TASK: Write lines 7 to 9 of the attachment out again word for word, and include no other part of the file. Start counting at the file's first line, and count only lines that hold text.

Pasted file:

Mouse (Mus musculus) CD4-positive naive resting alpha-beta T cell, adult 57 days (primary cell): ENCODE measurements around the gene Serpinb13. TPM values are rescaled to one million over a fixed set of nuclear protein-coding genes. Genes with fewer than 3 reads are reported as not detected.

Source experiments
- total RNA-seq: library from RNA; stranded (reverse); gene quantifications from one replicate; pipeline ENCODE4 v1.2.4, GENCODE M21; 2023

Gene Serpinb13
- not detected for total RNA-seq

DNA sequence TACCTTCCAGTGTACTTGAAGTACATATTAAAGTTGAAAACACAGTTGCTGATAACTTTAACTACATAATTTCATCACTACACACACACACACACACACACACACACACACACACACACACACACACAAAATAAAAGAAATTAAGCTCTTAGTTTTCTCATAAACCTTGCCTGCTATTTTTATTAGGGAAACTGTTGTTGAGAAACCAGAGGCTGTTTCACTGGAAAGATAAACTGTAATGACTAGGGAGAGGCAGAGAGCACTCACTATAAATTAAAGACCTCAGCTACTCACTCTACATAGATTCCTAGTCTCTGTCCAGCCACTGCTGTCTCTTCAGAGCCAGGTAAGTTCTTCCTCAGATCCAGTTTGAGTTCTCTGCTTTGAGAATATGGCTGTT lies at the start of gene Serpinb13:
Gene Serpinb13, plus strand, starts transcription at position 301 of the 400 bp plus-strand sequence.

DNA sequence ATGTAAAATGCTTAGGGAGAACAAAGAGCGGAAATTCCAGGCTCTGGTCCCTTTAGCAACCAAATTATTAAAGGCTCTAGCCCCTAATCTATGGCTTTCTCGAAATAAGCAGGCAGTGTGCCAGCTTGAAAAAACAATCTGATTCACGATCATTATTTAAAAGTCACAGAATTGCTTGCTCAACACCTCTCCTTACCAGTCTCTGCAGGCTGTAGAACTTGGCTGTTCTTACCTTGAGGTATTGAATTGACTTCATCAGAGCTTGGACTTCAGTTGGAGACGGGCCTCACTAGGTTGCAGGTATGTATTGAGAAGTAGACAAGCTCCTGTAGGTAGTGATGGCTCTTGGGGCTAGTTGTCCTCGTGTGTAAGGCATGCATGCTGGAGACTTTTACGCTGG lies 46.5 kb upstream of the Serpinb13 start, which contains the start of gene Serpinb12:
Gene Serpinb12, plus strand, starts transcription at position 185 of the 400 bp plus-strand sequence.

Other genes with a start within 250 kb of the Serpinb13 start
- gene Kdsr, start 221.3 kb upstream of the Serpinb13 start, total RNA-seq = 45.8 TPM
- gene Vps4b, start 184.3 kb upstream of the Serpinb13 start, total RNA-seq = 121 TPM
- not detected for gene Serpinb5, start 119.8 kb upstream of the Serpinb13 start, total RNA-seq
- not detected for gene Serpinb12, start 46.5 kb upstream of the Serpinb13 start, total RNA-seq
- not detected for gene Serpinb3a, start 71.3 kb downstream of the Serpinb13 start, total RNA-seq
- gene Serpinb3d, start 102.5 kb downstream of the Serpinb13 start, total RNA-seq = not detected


Gene Serpinb13, plus strand, starts transcription at position 301 of the 400 bp plus-strand sequence.

DNA sequence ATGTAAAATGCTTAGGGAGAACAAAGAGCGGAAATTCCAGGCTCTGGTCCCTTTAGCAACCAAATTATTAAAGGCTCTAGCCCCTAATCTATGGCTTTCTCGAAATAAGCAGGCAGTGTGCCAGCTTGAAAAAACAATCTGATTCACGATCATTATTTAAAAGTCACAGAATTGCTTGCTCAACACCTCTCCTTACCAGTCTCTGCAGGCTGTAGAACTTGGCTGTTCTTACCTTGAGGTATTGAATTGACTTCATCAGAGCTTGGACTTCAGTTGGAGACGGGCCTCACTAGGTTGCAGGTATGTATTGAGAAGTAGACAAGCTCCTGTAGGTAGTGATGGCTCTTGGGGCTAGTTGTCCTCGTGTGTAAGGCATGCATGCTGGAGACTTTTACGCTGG lies 46.5 kb upstream of the Serpinb13 start, which contains the start of gene Serpinb12:
Gene Serpinb12, plus strand, starts transcription at position 185 of the 400 bp plus-strand sequence.